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Tanya McDowell, the homeless Black Connecticut mother who was charged with felony larceny last year after she was caught lying about her home address so that her 6-year-old could attend an elementary school in a good district, was slapped with a 12-year sentence earlier this month. The Mom, who only wanted her young son to get the best education that she could provide, is also indebted to the state for $6,200.  What is the fine for? It is for “stealing” educational services for her child.

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McDowell is just one of countless parents who live in impoverished areas across the country yet still want their children to have a fighting chance at getting an education that is solid.

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The inequalities in education among the haves and have-nots has been the subject of many staunch debates throughout the years.  McDowell’s cause célèbre is a clear-cut case that depicts the gaping disparities in both the wealth and quality of education across this country.

Due to the subpar teaching students face in low-income areas, many parents risk imprisonment and fines just so that their children can get an education that can give them a fighting chance at succeeding.

Now some boundary-hopping parents are even relinquishing legal custody of their children to the hands of others, who reside in areas that have better school districts, so that their kids can reap the educational benefits.

“I gave my sister custody of my son,” a Hartford, Connecticut, a woman who asked to remain anonymous, told The Daily. The woman’s sister lives in a nearby school district with better performance scores. “I had to do what I had to do as a Mother.”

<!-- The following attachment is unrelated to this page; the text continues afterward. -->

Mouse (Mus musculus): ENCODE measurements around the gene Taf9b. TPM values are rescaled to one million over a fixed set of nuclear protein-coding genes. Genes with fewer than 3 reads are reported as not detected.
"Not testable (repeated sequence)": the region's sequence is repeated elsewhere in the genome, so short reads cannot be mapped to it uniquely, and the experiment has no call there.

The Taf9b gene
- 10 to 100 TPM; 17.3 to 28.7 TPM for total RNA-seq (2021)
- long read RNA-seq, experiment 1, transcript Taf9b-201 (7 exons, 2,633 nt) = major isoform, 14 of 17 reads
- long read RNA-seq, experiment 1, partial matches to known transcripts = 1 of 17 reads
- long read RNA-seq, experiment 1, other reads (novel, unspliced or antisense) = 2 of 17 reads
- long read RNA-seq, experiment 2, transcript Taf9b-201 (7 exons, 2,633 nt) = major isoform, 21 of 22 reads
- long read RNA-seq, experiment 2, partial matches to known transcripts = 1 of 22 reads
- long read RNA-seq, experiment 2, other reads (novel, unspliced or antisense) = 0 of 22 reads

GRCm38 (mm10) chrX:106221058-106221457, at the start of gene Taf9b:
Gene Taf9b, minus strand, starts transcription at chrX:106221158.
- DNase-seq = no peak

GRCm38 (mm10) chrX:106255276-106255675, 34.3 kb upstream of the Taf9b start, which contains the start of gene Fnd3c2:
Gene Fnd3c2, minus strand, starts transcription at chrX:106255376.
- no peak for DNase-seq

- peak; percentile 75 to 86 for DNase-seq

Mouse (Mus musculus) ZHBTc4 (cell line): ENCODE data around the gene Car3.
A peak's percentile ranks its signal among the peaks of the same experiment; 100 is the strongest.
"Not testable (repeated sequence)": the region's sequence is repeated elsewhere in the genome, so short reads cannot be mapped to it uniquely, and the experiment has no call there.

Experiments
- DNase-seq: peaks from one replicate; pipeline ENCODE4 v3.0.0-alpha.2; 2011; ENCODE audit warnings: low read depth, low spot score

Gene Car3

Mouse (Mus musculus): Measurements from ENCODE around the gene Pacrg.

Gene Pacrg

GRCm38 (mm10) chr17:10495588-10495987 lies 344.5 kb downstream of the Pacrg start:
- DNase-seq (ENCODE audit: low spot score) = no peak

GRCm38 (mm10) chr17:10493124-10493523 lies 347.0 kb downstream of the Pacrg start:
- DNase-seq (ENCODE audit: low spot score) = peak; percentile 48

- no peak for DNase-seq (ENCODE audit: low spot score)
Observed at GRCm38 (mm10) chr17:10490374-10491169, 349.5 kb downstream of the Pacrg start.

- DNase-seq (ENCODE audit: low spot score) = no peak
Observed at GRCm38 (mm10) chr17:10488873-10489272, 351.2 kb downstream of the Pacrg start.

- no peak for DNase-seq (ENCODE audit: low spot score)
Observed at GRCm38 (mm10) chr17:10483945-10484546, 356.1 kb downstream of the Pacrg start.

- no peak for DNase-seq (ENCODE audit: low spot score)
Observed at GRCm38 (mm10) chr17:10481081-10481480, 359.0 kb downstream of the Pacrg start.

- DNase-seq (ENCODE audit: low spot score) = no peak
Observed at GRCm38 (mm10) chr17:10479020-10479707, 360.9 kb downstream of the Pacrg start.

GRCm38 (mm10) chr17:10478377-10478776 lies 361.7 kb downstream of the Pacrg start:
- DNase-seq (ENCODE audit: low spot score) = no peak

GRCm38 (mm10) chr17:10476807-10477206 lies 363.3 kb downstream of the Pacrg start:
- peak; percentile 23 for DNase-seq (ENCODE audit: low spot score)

Yolanda Miranda, who lives in Rochester, N.Y., gave up her parental rights to her mom, who also lives in a better school district. The 36-year-old woman was initially arrested in 2009 for sending her kids to an out-of-district school.  She was charged with grand larceny for “stealing education,” but the charges were reduced to a misdemeanor.

The new trend to keep illegal students from entering better public school districts now involves hiring special investigators. Companies, such as, have agents follow children from school to home to determine if they truly reside at the addresses that they have provided to the schools.

A Queens, New York, Black grandmother talked with NewsOne about a time when district-hopping was a common practice:

“Sending ghetto children to better schools is nothing new, this is a practice that has been around for years. I remember there was plenty of talk back-in-the-day of people in my old neighborhood putting their kids in schools that were in prime neighborhood districts. All you had to do was know someone, mail a letter with your name and address on it to that person’s address, then show that same letter to school officials.  It’s only recently that the schools have decided to toughen up and send people to jail, which is a shame. Why should trying to give your child the best education get you jail time?”

What lies beneath all of the crackdowns is no surprise, according to Susan Eaton, research director at the Charles Hamilton Houston Institute for Race and Justice at Harvard Law School.  Eaton tells the Daily, “Racial discrimination was at the very root of how these districts were created,” she said. “But no one wants to really open up that discussion again.”